Tuesday, February 08, 2011

Book Review: Battle Hymn of the Tiger Mother, by Amy Chua

Even before Amy Chua’s book, Battle Hymn of the Tiger Mother, became a huge hit -- and a source of controversy -- I wanted to read it. My two oldest sons both went through a very academically challenging International Baccalaureate program in high school, and a large number of their classmates were Chinese, Korean, Indian, Finnish, and other ethnicities. In other words, my children -- raised by American-born parents -- were in the minority. I don’t believe that kids of American parents are less intelligent than other children, so why aren’t more of them enrolled in academically challenging programs? Why do they settle for being average or mediocre? Is it a product of their parenting? Therefore, I was very curious to read about how Amy Chua is raising her children as high-achieving students and musical prodigies. Is “Chinese parenting” really better than “Western parenting”?

At the beginning of the book, I was really rooting for Amy. She was tough with her kids and took no excuses. She wasn’t afraid to be unpopular. She held her ground, and it almost always worked out. Her daughters excelled in everything they did, and everyone said what wonderful children they were. But later in the book, I wanted to give Amy a good smack in the head. Yes, I could see merit in her point that American parents probably go overboard in protecting their children’s fragile self-esteem, thereby never letting them experience failure. But does that mean it’s okay to call our children names like “garbage” or “fat” like Amy says good Chinese mothers do? And I got really upset when Amy ruined a wonderful family vacation to Russia by insisting publicly that her daughter try a bite of caviar! Was that really worth the battle and public scene it caused?

Another thing to keep in mind is that Amy Chua’s kids might be successful because they were parented the “Chinese way,” but they were also raised by well-educated parents with high salaries who could give their girls the best music teachers, the finest schools, a beautiful home, and travels all over the world. True, the girls didn’t get to have sleepovers with their friends and missed out on other “fun” events, but that seems like a small price to pay for the advantages they have. And because Amy’s daughters have privileged lives, it’s more difficult to compare the results of her parenting techniques with those of parents who don’t have the same resources.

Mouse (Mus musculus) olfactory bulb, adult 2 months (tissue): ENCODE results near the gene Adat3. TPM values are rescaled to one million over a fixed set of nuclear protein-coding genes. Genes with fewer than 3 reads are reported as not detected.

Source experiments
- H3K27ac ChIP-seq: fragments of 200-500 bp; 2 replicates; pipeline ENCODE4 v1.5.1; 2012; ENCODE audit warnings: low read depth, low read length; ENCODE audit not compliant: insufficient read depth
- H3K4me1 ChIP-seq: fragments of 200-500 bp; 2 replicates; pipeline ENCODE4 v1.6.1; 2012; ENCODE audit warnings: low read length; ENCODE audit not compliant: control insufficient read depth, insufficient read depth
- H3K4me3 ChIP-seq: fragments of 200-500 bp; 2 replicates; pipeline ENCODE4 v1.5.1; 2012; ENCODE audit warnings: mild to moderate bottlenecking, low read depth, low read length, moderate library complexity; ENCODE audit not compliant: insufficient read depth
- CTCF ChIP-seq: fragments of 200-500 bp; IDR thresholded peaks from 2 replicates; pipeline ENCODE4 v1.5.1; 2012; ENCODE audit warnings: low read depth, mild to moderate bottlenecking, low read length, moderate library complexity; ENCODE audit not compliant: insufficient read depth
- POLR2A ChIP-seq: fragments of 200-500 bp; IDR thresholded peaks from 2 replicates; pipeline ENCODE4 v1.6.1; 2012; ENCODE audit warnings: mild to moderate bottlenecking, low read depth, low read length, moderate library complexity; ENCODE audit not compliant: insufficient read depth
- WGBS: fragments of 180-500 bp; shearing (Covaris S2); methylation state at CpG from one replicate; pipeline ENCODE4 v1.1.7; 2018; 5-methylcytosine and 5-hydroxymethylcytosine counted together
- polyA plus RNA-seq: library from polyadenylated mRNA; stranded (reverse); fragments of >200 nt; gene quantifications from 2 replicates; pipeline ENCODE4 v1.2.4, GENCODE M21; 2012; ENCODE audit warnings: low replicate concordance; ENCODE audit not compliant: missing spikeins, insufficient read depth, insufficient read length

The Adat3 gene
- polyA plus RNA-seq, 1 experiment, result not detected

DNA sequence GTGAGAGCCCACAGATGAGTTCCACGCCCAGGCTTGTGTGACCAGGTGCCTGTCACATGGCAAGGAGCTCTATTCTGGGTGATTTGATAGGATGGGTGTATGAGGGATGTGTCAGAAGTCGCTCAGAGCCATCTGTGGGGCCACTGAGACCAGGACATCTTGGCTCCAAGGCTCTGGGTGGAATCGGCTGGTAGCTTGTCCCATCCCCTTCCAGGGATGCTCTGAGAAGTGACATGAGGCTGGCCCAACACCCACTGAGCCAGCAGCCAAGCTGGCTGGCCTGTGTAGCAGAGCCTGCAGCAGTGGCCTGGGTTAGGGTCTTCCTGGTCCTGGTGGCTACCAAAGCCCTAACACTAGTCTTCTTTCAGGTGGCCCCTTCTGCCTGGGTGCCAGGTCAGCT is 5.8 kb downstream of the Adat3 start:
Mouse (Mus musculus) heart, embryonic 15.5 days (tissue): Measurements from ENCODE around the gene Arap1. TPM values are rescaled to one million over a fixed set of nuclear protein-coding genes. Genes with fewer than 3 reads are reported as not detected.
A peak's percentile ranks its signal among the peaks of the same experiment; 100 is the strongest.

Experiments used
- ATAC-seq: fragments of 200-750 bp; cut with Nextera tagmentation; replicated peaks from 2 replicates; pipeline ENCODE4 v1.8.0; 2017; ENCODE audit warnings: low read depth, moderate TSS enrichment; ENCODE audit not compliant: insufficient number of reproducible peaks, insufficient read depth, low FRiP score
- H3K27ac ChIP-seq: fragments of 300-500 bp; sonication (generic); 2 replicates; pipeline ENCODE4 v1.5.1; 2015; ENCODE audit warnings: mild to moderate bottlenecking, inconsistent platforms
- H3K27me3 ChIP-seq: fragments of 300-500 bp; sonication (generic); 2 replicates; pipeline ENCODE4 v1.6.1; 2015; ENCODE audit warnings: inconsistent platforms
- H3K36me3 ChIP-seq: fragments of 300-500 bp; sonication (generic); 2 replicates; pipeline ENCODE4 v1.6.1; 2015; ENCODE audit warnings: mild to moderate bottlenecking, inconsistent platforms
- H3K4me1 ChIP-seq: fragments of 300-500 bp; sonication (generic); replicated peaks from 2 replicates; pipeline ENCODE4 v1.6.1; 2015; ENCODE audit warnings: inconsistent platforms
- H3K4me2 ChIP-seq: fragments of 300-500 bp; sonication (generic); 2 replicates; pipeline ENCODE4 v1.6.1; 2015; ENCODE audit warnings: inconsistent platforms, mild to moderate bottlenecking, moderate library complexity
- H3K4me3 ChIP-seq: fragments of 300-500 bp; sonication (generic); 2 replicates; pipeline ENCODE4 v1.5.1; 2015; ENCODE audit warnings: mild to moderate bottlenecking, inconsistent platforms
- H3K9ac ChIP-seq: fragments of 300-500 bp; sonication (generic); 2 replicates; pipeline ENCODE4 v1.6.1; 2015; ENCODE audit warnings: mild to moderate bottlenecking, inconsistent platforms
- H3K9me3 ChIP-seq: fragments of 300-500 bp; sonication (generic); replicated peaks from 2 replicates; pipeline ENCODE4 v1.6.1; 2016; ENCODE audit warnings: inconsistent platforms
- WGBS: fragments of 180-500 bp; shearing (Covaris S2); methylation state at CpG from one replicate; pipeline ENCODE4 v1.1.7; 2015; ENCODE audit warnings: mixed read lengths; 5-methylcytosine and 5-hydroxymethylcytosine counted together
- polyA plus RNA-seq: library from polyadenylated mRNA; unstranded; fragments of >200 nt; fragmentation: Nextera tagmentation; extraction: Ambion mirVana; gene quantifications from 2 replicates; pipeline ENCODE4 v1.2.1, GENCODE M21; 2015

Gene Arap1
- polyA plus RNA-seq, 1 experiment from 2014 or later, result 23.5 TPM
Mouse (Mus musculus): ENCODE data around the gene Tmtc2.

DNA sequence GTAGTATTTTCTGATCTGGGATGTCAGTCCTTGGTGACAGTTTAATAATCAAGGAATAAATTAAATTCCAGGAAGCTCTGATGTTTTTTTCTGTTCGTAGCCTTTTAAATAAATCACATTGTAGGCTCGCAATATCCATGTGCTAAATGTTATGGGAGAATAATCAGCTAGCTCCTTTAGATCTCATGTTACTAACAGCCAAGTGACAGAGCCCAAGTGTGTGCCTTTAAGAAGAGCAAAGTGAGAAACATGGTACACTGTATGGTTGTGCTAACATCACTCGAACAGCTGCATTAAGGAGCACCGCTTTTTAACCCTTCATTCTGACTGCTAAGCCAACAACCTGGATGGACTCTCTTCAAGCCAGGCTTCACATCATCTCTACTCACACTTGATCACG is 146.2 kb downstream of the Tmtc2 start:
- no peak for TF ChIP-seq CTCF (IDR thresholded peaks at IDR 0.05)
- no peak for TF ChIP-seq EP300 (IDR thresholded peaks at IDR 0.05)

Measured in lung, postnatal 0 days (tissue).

However, Battle Hymn of the Tiger Mother is well worth the read because it gets us talking about parenting. Are we doing a good job with our kids? Why do some kids do well and others do not? How much of our kids’ success is a product of their parenting? The obvious answer in this debate is that there is no single “right” answer. Chinese parenting has its benefits, but so does Western parenting. And, obviously, every child is different and will respond to different techniques. To her credit, Amy Chua freely admits and describes in her book that her parenting style hasn’t always worked well with her youngest daughter, Lulu. She “rebelled” when she reached her teens by refusing to continue with most of her violin lessons and insisting on playing tennis. (Chinese parents, according to Amy, don’t value excellence in sports or drama.) However, Lulu is still an excellent student and determined to excel in tennis. Her form of rebellion didn’t include taking drugs, shoplifting, or dropping out of school. So, what seemed like an uprising to Amy wouldn’t have been that terrible to many American parents.

So, what do you think? Pick up a copy of Battle Hymn of the Tiger Mother and join the debate. What kind of parenting style is best?

DISCLOSURE: I received a complimentary copy of this book to facilitate my candid review. No financial compensation was provided. As an Amazon affiliate, I receive a small commission on sales made through the links in this post.


  1. Thanks for participating in the blog hop! New follower! I have lots of great giveaways ending Thursday! :)

  2. I think that the best thing this book offers is, like you mentioned, the push to get parents thinking and talking about what works and what doesn't. That is always, ALWAYS a good thing in my opinion.

    Thank you so much for being a part of the book tour!


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